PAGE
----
Last week, I was at the inaugural conference for BRAIS – the British Association for Islamic Studies. It’s one of the initiatives assisted by the centre that’s funding me, and it brought together philosophers, historians, language scholars, political scientists, and social researchers like myself, all of whom touch on Islam and Muslims in the work that we do. I presented a paper as part of a panel on Scottish Muslim experiences organised by the Muslims in Britain Research Network; I was also busy as a volunteer support; it was a chance to “network” – crucial for a grad student on the cusp of completing the thesis and looking for “the next step;” and I took it upon myself to live-tweet Aaqil Ahmed’s keynote presentation. Ahmed is the head of religion and ethics for the BBC, and therefore a pretty important guy in the media environment in which I work and conduct my research. I’m not going to say it was the most important two days of my academic career so far, but it was exemplary of both the work I’m doing and the point I’ve arrived at.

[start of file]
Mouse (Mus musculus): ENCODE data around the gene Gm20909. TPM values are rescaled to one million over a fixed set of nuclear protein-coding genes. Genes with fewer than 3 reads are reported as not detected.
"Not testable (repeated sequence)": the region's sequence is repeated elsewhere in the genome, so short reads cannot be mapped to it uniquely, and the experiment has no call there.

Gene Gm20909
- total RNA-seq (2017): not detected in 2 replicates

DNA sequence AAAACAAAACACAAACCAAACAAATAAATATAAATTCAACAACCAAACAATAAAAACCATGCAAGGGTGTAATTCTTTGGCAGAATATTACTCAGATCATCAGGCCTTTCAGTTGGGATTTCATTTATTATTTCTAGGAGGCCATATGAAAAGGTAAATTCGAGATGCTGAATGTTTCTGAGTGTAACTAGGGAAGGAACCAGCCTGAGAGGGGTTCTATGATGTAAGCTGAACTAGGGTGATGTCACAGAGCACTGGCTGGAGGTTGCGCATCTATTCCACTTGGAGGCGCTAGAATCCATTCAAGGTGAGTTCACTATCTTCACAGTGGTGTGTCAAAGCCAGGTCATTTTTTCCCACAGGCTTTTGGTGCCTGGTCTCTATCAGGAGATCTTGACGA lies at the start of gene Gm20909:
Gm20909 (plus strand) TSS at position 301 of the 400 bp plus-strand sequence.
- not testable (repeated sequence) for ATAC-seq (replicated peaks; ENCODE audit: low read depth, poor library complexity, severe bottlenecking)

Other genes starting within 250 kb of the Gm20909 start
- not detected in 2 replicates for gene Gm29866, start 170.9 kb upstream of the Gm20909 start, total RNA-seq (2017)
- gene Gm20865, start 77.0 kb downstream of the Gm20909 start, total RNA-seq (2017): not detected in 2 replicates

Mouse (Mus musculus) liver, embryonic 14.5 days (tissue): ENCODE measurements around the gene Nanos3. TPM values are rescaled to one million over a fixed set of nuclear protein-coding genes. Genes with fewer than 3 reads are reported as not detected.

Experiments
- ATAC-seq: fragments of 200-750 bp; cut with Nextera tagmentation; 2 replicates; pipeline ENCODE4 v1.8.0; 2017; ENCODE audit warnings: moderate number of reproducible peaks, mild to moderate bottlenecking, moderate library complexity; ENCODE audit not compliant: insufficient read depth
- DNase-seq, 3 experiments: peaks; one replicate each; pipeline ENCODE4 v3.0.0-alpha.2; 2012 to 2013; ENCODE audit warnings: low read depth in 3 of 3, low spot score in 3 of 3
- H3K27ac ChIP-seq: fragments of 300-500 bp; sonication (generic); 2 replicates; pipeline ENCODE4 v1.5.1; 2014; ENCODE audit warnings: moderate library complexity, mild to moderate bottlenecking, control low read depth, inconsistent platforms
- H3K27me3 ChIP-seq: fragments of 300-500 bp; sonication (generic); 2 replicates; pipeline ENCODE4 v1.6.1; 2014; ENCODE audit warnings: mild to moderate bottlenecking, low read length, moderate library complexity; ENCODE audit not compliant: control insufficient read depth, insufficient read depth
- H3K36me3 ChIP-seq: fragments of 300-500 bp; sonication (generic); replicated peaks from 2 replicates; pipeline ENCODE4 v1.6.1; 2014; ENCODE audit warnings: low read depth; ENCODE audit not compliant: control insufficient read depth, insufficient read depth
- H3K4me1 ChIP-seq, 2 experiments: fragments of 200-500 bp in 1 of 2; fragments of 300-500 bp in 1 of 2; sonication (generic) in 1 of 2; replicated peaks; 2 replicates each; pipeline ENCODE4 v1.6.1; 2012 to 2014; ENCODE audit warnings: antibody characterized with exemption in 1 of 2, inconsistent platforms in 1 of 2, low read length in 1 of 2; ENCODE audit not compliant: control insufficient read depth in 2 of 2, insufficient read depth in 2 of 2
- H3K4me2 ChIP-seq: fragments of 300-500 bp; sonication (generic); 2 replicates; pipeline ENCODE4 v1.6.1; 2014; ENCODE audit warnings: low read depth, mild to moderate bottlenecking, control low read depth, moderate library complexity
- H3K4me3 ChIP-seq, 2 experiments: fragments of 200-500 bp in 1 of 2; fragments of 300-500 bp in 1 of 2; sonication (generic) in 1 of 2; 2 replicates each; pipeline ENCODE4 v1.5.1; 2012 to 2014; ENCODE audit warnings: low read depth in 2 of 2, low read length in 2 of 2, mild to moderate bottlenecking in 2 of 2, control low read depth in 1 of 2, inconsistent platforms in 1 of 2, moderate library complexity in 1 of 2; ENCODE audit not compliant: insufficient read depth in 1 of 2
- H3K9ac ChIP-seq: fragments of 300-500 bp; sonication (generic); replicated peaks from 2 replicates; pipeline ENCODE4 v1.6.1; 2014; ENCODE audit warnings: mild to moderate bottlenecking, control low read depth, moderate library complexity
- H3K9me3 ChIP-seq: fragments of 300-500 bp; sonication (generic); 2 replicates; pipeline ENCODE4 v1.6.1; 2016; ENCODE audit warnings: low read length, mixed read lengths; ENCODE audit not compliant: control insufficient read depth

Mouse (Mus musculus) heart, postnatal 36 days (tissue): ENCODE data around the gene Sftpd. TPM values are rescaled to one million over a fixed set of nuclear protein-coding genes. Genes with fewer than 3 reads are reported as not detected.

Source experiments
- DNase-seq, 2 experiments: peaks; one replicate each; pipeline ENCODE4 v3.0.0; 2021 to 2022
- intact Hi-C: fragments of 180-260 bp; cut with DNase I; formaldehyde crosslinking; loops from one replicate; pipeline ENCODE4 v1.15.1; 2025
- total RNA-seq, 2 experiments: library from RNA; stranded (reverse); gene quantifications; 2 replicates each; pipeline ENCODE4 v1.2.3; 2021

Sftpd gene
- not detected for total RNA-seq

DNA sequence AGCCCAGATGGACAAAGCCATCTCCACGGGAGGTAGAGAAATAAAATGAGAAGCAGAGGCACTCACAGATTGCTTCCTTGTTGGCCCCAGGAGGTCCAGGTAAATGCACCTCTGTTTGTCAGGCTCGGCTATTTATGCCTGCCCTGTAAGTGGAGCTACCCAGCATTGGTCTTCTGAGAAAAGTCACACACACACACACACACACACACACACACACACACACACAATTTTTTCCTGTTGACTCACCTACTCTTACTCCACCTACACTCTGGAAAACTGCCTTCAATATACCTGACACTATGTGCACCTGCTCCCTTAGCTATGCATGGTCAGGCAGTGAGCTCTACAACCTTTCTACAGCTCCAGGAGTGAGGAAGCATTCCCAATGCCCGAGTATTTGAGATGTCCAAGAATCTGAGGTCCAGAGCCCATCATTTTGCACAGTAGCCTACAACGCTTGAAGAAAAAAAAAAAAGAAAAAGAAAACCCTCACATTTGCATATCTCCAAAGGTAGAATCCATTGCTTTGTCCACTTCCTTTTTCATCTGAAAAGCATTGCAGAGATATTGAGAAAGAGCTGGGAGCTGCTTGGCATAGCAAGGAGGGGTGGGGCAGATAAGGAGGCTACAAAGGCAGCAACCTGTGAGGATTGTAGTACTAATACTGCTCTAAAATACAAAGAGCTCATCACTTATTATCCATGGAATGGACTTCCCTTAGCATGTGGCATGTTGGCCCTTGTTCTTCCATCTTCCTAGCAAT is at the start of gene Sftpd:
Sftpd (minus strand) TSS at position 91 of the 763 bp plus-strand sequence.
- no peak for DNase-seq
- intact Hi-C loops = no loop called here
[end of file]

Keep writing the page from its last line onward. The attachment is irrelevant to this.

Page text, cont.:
Thing is, five years ago, I would not have imagined this is where I would be. Continue reading